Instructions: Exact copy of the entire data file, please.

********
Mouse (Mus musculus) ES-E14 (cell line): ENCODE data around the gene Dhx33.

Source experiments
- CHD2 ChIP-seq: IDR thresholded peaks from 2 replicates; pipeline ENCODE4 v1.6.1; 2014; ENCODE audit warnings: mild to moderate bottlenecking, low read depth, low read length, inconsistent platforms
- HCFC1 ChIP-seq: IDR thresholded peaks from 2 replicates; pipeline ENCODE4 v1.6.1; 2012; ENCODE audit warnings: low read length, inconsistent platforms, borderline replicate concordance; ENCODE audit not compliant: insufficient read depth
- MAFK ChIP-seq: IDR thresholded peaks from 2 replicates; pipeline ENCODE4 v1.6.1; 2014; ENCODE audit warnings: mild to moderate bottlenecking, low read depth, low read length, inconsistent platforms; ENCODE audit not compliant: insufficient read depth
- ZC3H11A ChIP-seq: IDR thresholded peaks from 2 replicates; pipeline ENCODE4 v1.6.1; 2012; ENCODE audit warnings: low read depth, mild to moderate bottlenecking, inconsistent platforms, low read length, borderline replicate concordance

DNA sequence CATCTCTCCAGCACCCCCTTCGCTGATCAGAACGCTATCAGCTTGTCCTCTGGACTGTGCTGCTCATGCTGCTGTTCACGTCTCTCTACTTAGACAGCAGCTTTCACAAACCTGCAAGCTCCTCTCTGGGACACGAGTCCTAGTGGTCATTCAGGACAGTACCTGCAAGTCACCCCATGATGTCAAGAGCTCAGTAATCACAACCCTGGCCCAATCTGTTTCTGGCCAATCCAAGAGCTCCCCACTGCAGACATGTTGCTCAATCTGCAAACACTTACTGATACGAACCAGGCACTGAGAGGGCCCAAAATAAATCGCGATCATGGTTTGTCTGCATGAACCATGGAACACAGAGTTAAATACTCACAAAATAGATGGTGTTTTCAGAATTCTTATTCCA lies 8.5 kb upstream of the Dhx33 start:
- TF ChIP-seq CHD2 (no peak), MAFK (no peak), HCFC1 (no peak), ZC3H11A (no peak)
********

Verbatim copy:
Mouse (Mus musculus) ES-E14 (cell line): ENCODE data around the gene Dhx33.

Source experiments
- CHD2 ChIP-seq: IDR thresholded peaks from 2 replicates; pipeline ENCODE4 v1.6.1; 2014; ENCODE audit warnings: mild to moderate bottlenecking, low read depth, low read length, inconsistent platforms
- HCFC1 ChIP-seq: IDR thresholded peaks from 2 replicates; pipeline ENCODE4 v1.6.1; 2012; ENCODE audit warnings: low read length, inconsistent platforms, borderline replicate concordance; ENCODE audit not compliant: insufficient read depth
- MAFK ChIP-seq: IDR thresholded peaks from 2 replicates; pipeline ENCODE4 v1.6.1; 2014; ENCODE audit warnings: mild to moderate bottlenecking, low read depth, low read length, inconsistent platforms; ENCODE audit not compliant: insufficient read depth
- ZC3H11A ChIP-seq: IDR thresholded peaks from 2 replicates; pipeline ENCODE4 v1.6.1; 2012; ENCODE audit warnings: low read depth, mild to moderate bottlenecking, inconsistent platforms, low read length, borderline replicate concordance

DNA sequence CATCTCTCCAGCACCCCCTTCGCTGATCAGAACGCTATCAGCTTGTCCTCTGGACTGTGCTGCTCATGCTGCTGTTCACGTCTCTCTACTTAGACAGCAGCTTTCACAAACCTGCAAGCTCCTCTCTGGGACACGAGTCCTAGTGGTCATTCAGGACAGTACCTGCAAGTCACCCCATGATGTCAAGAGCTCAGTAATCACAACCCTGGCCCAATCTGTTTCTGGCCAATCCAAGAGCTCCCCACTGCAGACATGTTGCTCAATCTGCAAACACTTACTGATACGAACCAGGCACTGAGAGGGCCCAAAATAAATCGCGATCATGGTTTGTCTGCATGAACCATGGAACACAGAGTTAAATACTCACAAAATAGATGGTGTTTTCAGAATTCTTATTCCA lies 8.5 kb upstream of the Dhx33 start:
- TF ChIP-seq CHD2 (no peak), MAFK (no peak), HCFC1 (no peak), ZC3H11A (no peak)